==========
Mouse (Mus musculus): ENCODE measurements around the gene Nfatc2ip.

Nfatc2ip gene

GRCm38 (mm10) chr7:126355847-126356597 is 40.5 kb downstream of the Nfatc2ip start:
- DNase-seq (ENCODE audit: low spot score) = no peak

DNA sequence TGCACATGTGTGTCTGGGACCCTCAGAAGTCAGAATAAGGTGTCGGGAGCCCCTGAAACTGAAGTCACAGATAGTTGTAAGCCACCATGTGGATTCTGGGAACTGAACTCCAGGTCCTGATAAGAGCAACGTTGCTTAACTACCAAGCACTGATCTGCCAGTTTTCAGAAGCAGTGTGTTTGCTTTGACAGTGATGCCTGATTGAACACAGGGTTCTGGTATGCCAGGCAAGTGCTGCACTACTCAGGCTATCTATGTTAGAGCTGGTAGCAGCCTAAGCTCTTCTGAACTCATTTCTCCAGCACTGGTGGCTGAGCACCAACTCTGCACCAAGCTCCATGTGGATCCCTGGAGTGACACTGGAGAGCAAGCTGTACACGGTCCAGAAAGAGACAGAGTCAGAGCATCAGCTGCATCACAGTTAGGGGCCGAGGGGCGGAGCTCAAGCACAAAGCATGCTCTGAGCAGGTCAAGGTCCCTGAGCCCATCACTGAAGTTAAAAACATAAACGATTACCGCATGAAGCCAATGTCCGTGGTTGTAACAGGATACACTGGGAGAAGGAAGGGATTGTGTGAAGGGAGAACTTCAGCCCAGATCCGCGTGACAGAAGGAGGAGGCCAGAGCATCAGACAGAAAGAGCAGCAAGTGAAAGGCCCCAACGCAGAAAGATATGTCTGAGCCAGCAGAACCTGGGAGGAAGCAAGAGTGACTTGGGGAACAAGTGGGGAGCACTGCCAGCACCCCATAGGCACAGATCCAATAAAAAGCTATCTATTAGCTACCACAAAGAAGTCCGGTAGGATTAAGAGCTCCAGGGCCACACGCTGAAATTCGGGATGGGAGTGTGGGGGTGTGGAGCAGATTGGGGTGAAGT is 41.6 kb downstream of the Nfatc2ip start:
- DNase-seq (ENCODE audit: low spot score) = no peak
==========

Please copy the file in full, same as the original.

Mouse (Mus musculus): ENCODE measurements around the gene Nfatc2ip.

Nfatc2ip gene

GRCm38 (mm10) chr7:126355847-126356597 is 40.5 kb downstream of the Nfatc2ip start:
- DNase-seq (ENCODE audit: low spot score) = no peak

DNA sequence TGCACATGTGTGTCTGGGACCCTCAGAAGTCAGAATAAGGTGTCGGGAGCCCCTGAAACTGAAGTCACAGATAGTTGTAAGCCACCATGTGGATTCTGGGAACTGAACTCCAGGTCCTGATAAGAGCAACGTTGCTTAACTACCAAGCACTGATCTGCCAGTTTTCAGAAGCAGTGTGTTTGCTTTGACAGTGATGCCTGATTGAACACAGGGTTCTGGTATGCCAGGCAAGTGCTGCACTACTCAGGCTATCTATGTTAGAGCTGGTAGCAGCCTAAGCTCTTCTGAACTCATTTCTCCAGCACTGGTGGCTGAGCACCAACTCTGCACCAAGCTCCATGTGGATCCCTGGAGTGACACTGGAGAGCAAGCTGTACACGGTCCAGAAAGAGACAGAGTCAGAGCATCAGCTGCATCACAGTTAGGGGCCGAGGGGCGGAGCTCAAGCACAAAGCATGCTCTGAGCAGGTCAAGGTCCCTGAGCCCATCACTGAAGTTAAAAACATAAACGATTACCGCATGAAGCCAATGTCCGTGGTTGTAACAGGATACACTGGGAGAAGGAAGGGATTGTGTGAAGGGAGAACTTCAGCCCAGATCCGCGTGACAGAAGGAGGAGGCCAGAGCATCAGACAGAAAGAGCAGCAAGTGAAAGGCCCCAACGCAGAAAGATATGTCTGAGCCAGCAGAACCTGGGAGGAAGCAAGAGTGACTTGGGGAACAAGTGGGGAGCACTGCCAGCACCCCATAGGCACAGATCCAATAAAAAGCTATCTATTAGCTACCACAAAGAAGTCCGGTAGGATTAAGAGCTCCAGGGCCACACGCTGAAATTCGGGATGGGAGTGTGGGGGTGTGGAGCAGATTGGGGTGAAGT is 41.6 kb downstream of the Nfatc2ip start:
- DNase-seq (ENCODE audit: low spot score) = no peak